After Fed turn, Europe faces stimulus question

The bull and bear in front of the stock market are painted all green in Frankfurt, Germany, Monday, June 3, 2019. They were painted on occasion of the upcoming "Green Sauce" week when Frankfurt celebrates its most popular dish. (AP Photo/Michael Probst)

FRANKFURT, Germany — The European Central Bank is weighing what to do about growth worries and sluggish inflation, just two days after the U.S. Federal Reserve opened the door to more stimulus.

Speculation that how the bank could act to boost the economy has grown as market expectations for inflation have sagged, a sign of growing pessimism about the economy.

Both the ECB and the Fed have paused efforts to withdraw stimulus deployed in the wake of the Great Recession and global financial crisis. Worries about the global economy are now raising expectations that the Fed could actually cut interest rates as its next step.

Chairman Jerome Powell said Tuesday that the Fed is prepared to respond if it decides the Trump administration's trade conflicts are threatening the U.S. economy. Investors read his remarks as a signal that the Fed will likely cut interest rates later this year.

Markets and analysts are waiting to see what the ECB's governing council decides Thursday at a meeting in Vilnius, Lithuania, where the Frankfurt-headquartered bank is holding its once-yearly road meeting. President Mario Draghi will hold a news conference after the meeting.

The bank could, among other things, say it is offering very favorable interest rates in an already-announced round of cheap, long-term loans to banks.

The credit is aimed at replacing early infusions of cheap money that are expiring in coming months so that banks do not tighten credit to companies as a result. Some analysts think the ECB could attach a negative interest rate to the credit under some conditions, meaning banks would get paid to take the money.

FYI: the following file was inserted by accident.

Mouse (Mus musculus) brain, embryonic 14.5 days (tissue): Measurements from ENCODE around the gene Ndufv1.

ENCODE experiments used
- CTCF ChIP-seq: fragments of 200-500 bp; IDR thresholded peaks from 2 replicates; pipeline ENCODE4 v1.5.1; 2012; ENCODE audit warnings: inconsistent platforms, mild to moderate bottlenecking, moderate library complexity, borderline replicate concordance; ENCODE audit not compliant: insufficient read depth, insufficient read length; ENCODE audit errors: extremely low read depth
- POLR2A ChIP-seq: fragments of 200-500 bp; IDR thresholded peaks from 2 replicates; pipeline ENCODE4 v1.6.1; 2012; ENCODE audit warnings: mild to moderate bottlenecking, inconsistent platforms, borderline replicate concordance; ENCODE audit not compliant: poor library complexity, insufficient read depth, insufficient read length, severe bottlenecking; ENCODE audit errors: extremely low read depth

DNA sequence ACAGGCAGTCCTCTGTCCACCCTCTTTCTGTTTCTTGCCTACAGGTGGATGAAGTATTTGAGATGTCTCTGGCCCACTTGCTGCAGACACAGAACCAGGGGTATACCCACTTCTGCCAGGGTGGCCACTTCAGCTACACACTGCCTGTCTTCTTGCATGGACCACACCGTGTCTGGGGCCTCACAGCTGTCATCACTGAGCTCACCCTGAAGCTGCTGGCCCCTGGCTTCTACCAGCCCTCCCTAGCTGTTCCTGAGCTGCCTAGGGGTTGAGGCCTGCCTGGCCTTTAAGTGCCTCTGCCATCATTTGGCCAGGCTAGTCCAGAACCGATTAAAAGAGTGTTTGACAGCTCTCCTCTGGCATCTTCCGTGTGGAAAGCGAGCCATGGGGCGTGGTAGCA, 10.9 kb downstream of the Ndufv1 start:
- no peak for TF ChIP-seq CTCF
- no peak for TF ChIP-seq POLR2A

The ECB could then make lending to companies a condition of banks' getting the cheap money, pushing more stimulus and credit into the economy.

The central bank could also put off the earliest date for an increase in interest rates. Currently, the bank has promised to hold rates unchanged at least until year-end.

The ECB's benchmark rate for lending to banks is zero. On top of that it has imposed a 0.4% negative interest rate on deposits it takes from banks, which pushes them to loan the money.

Like the U.S., the 19-country eurozone is seeing economic growth. The eurozone grew 0.4% in the first quarter. But indicators have been mixed recently.

Businesses have become more cautious due to fears that the trade dispute between the U.S. and China will escalate and result in more tariffs, or import taxes, as U.S. President Donald Trump seeks to reduce China's trade surplus with the U.S.

Meanwhile, inflation has consistently lagged the ECB's goal of just under 2%, even despite a massive stimulus program that saw the central bank buy 2.6 trillion euros ($2.9 trillion) in bonds from March 2015 until the end of last year.

Central bank policies affect company and personal finances throughout the economy. Steps to lower rates and increase the availability of credit in theory make it easier and cheaper for companies, home buyers and consumers to borrow. Central bank policies can also have a strong influence on asset prices; low rates on savings can make riskier investments such as stocks relatively more attractive. The U.S. Standard & Poor's broad market index jumped 2% on Powell's comments.

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